These words would make Mazzanti very happy. He is determined to use his architectural design "to trigger learning." One technique in his design process is to use the repetition of templates, (the hexagons in the Cartagena school) to call attention to structure, with each unit, although independent, relating to the next.
"Playfulness is a critical aspect of Mazzanti's work," Raymund Ryan said. "Playfulness in color and form and pattern (as evidenced in the Medellin Sports Halls). And, playfulness in the sense of system--structural elements as modules that can combine to create organic institutions." This design allows for buildings "to grow or contract and for individual units (classrooms in the Pies Descalzos School) to be read as components of a greater whole."
Mariana Bravo, Communications Coordinator at his Bogota studio shows me a clear plastic vitrine filled with colorful pieces shaped like the modules of Mazzanti's buildings. Viewers were encouraged to put their hands into gloves which were inserted in two holes in the vitrine so that they can move the pieces around, essentially creating their own designs. One such art-design box is currently on display in the Georges Pompidou Center in Paris.
Mazzanti's emphasis on engaging the public is evident in the project Mazzanti designed for the Milan Triennial in 2016: it was a wall made of cloth that became a shadow theater. "The whole idea was not to be static and rigid," Bravo said. "Some girls even kissed it."
I saw Mazzanti again at the final design review session for his advanced architecture studio course at Columbia University in New York in mid-December. Together with his colleague, Carlos Medellin, the firm's Research Foundation Director, he was teaching a unique workshop on Space and Programmatic Anomalies: Barranquilla A Dual City: Public Infrastructure As a Strategy.
The class traveled to Barranquilla, Colombia for nine days where they researched the social needs of their clients, meeting first with officials from the offices of social management, water forum, culture, education, health and sports. Their first exercise was to design a "toy" which could help them interact with the people. One team, for example, created an outdoor veiled confessional booth where people would enter and hang their hopes and fears on strings. While inside, they could also read, in privacy, what other people wanted.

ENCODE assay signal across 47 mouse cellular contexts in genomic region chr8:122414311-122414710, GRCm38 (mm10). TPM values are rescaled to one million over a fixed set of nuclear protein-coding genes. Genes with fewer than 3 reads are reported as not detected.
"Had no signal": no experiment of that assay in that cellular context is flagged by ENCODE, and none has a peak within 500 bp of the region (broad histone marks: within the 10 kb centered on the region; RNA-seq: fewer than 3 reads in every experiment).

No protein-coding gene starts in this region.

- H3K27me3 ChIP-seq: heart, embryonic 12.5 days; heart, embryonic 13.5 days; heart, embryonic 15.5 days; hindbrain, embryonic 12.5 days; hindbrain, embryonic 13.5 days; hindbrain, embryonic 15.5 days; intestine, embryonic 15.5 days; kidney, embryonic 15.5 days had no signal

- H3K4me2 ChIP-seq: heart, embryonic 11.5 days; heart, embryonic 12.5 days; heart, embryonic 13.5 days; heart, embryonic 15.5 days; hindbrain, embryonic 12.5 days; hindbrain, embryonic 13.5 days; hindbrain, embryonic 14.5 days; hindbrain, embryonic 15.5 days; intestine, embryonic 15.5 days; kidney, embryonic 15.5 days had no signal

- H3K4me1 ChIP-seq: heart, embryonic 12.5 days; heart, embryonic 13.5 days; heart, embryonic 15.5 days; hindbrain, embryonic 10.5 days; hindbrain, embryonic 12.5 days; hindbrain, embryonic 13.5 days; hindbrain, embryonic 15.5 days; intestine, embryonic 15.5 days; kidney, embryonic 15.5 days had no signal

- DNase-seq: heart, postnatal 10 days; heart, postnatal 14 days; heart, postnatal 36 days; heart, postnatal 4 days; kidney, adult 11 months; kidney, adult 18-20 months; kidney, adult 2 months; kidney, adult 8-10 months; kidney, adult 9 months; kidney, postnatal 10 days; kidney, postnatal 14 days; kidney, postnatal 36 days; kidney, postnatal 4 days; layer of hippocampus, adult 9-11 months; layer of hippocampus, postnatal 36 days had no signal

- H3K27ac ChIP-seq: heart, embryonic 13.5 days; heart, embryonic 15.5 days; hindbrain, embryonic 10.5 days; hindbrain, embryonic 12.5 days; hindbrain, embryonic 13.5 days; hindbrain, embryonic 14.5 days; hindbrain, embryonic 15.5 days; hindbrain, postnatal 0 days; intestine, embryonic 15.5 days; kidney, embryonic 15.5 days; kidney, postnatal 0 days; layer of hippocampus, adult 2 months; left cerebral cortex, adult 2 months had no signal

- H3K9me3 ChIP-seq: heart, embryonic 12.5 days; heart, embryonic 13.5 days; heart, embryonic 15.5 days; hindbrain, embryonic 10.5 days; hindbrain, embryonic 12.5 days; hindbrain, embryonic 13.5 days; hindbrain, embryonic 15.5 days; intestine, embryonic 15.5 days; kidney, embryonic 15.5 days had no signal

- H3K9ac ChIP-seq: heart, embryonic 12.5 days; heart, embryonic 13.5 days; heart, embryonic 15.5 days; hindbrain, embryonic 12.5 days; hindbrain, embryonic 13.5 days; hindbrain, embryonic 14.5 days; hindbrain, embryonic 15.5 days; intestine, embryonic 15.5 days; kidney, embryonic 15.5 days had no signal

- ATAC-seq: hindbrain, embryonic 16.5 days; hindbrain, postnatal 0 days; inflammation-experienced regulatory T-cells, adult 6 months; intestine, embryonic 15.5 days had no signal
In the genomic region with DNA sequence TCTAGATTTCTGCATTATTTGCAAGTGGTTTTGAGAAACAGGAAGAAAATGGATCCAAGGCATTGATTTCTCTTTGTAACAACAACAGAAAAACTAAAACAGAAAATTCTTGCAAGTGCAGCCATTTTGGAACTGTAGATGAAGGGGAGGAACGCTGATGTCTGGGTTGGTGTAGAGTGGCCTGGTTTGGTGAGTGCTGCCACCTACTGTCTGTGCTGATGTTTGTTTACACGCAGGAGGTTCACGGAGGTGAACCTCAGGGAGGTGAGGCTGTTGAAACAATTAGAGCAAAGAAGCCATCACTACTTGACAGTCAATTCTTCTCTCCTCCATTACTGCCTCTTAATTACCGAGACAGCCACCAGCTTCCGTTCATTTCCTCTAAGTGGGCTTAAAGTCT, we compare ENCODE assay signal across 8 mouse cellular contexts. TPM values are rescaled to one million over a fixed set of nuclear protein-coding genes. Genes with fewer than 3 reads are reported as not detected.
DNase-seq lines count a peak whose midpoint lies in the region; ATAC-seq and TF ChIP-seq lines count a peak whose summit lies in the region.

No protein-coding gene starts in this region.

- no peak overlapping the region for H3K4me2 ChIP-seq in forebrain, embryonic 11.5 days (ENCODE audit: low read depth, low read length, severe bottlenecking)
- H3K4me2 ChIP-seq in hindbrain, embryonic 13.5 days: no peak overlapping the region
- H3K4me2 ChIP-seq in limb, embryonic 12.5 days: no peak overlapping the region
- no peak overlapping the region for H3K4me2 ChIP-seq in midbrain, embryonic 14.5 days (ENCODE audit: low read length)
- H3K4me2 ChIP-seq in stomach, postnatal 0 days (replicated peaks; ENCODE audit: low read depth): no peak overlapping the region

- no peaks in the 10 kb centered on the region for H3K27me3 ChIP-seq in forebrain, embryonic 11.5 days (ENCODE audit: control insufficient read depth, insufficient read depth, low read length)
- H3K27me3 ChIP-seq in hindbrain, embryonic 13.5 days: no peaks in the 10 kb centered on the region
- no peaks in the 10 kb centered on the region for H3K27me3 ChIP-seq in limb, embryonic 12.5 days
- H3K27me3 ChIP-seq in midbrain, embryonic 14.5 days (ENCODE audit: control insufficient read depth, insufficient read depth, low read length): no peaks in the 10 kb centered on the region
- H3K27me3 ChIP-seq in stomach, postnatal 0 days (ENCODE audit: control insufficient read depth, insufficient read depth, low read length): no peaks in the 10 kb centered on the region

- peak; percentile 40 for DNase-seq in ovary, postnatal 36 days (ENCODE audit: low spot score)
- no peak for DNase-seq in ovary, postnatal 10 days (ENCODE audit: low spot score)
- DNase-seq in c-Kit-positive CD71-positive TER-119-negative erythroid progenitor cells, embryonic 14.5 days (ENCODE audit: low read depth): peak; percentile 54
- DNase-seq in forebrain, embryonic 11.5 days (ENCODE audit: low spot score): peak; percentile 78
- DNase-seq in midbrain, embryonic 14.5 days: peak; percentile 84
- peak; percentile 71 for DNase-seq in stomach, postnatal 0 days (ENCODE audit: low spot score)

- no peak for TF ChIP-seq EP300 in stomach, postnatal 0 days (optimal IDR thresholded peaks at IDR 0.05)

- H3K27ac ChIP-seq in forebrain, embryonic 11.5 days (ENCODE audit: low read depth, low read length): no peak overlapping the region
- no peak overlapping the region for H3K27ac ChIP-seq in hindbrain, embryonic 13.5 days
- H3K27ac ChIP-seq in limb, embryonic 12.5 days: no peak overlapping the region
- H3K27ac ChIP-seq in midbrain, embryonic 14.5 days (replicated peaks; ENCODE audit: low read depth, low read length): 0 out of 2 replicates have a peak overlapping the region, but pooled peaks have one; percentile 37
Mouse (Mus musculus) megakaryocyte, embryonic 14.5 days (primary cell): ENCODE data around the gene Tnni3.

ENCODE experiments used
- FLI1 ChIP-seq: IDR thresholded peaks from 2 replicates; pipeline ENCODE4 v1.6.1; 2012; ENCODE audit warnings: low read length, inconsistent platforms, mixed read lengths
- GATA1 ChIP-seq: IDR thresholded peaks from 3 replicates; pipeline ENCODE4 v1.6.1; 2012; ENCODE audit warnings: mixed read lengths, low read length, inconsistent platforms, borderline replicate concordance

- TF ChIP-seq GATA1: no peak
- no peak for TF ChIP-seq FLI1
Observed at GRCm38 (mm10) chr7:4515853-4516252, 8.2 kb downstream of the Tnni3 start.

The play as strategy concept was subsequently to be incorporated into the team's design for Barranquilla, a cultural metropolis, a city where a large number of people were displaced by the drug wars. They were given a site in a low income neighborhood that was near the river and near new developments.
The teams faced eight tough jurors in addition to Mazzanti and Medellin. A proposal to build a multi-layered traffic circle to house sports facilities to correct a traffic jam generated a lively critical response. What about car pollution, one juror asked? What about public transport, asked another? Why not transform the highway into a horse track, asked a third? Could the river be an actor in the design, asked a fourth?
Mazzanti sat in the front row listening intently. Finally, he spoke: You've put too many different activities here. In Colombia, people love street soccer. For that, you don't even need a field."
Words of wisdom from an architect whose current focus is how to rethink buildings for new relations. "The most important topic in Colombia today is how we resolve conflict in a new way. Architects have to stop waiting and assume a more positive role," Mazzanti said. "We must have the capability to propose new programs and building types--buildings that will become symbols of the new Colombia."